Five Ways to Green Your New Year’s Resolutions
By Callie Yow
New Year’s Day has come and gone. After envisioning the joy of manifesting the amazing adventure that 2020 will hold — and deciding that I’ll aim to get more sleep, make more time for friends and family, read more books and volunteer — I realized that one thing I left out of my New Year’s resolutions was how to be more green in the new year. I came up with the following guide to help other eco-women live the best (and greenest) year in 2020.
1. Use mesh produce bags
Those plastic produce bags are convenient for dividing up fruits and vegetables, but there’s a more eco-friendly way. Try using mesh bags (sold at Whole Foods and online here) which are reusable and easy to handle. They’re perfect for holding produce and items from bulk sections.
2. Reuse glass jars
Glass jars can be used to make overnight oats, store work lunches or leftover food, brew cold brew coffee, and more. My favorite use for glass jars is making overnight oats — Runningbyrd Tea, a local DC company, brews and sells their tea in pint-sized Mason jars, which happen to be the perfect size for making overnight oats.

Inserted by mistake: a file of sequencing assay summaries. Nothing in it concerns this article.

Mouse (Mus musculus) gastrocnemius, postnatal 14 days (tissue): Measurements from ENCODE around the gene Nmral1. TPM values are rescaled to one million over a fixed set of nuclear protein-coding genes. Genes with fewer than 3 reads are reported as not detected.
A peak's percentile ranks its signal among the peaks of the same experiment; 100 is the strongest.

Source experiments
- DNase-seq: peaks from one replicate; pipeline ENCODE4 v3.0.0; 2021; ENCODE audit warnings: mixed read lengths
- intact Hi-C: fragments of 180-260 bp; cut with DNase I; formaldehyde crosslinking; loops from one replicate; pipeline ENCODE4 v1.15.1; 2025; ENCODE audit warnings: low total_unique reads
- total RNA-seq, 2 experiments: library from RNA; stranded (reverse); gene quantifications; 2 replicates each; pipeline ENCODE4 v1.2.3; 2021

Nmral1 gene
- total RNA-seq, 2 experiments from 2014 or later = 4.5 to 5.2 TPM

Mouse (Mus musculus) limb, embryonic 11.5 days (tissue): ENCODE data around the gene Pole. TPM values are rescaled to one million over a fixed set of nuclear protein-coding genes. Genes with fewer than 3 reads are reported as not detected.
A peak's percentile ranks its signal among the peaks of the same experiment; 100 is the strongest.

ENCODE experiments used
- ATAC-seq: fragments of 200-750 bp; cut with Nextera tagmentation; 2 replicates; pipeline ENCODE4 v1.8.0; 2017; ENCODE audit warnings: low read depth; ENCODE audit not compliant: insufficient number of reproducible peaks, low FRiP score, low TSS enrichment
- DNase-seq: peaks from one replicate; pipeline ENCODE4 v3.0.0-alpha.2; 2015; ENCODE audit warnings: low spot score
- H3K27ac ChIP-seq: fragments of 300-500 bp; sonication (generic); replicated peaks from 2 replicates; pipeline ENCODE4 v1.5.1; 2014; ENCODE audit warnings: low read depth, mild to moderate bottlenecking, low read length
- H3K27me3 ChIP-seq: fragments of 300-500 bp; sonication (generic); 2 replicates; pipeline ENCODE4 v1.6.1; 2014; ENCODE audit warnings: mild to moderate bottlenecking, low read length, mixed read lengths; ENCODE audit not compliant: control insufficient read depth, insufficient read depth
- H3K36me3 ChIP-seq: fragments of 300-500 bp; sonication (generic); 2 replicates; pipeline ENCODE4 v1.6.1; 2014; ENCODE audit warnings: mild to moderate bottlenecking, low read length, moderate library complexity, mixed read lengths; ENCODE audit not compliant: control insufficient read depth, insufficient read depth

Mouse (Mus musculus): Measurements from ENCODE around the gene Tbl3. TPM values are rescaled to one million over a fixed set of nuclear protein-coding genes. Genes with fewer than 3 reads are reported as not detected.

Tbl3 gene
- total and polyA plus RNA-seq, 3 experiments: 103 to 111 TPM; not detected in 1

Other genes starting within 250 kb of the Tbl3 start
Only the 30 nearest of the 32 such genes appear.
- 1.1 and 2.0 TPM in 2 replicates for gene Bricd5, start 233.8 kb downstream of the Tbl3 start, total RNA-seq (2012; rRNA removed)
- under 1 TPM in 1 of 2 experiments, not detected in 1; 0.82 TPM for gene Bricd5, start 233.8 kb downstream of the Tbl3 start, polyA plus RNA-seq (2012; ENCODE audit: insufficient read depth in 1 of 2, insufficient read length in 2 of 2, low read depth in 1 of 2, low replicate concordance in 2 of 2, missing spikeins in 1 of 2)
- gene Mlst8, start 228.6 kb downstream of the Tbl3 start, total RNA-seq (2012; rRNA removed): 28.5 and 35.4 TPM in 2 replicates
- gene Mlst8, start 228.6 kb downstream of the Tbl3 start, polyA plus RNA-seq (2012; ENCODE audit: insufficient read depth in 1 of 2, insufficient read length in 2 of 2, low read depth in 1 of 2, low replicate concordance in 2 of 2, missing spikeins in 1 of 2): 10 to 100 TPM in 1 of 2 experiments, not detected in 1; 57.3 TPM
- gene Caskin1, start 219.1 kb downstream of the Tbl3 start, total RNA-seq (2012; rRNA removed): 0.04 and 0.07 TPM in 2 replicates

3. Hang dry your delicates (and everything else, too)
As Green America notes in 5 Reasons to Ditch Your Dryer: “In many households, the dryer is the third-most energy-hungry appliance … Air-drying your clothes can reduce the average household’s carbon footprint by a whopping 2,400 pounds a year.” While you may already hang dry your delicate blouses, intimates, and certain fabrics like silk and wool, why not try hanging all your clothes to dry? All you need is a good drying rack.
4. Participate in Meatless Monday
Meat consumption causes an incredible amount of environmental harm. Meatless Monday is a great goal to have in 2020 because there are many vegan/vegetarian meat substitutes. Instead of consuming meat at every meal, try eliminating it from your diet one or two days a week and opt for delicious alternatives like vegetarian burgers, tempeh or seitan. Follow @MeatlessMonday on Twitter for motivation and recipe ideas.
5. Make the most of public transportation and rideshares
The DC Metro (WMATA) services many parts of the District, Maryland and Virginia. There are also other bus and train options throughout the region — as well as Uber, Lyft, and taxis waiting to be called (follow these tips to stay safe on public transit and rideshares). Limiting how often you drive can save, on average, 20 pounds of carbon dioxide for every gallon of gas you don’t use. If you have to drive to get safely to and from work or otherwise have to use a car, try signing up for a carpool to help others while reducing the amount of CO2 in the atmosphere.
Callie Yow has a strong love for the natural world and enjoys combining her passions for writing, strategic planning and creative problem solving to advocate for the environment in her personal and professional life.
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